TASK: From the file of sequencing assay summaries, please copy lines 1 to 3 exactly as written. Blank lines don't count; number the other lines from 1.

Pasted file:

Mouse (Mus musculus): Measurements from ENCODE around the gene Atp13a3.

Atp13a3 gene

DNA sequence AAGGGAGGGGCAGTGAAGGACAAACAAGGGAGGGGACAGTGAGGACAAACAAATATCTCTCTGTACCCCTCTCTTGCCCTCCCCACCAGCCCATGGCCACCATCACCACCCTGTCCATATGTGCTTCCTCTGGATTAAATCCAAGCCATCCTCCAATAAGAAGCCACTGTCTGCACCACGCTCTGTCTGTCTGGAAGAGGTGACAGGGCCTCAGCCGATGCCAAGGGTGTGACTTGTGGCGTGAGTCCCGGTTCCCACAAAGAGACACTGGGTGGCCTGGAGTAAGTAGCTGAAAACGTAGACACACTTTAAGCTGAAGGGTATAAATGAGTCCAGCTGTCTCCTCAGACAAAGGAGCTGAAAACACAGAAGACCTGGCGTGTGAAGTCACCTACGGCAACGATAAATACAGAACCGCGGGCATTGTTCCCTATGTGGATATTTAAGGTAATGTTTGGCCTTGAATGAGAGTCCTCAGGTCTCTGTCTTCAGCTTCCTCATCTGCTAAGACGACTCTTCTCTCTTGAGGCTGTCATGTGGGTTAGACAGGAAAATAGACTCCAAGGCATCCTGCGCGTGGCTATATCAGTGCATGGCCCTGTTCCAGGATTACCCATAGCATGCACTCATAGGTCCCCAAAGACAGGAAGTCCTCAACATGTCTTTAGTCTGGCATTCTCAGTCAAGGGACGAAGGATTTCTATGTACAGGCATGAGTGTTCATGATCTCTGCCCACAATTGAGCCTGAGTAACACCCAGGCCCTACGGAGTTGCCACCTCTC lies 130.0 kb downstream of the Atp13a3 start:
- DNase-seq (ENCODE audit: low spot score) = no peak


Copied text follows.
Mouse (Mus musculus): Measurements from ENCODE around the gene Atp13a3.

Atp13a3 gene

DNA sequence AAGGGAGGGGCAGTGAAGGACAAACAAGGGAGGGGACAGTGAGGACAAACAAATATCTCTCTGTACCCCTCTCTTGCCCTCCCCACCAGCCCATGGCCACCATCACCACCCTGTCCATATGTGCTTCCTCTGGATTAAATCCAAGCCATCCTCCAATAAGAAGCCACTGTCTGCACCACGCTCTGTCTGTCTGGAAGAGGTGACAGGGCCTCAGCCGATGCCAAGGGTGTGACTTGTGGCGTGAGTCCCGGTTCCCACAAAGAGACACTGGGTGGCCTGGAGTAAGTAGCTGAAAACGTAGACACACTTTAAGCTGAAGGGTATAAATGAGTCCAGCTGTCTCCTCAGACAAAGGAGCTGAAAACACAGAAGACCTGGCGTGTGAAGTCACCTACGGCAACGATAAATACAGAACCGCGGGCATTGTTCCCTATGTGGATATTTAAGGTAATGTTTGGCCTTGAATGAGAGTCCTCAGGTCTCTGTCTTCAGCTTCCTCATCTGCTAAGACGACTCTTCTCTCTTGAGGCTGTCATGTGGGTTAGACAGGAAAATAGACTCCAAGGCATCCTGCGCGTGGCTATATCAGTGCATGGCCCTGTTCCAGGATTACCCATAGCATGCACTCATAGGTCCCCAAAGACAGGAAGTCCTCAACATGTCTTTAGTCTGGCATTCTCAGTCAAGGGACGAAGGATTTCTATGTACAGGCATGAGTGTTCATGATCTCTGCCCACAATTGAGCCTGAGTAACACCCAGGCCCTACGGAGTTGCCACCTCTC lies 130.0 kb downstream of the Atp13a3 start: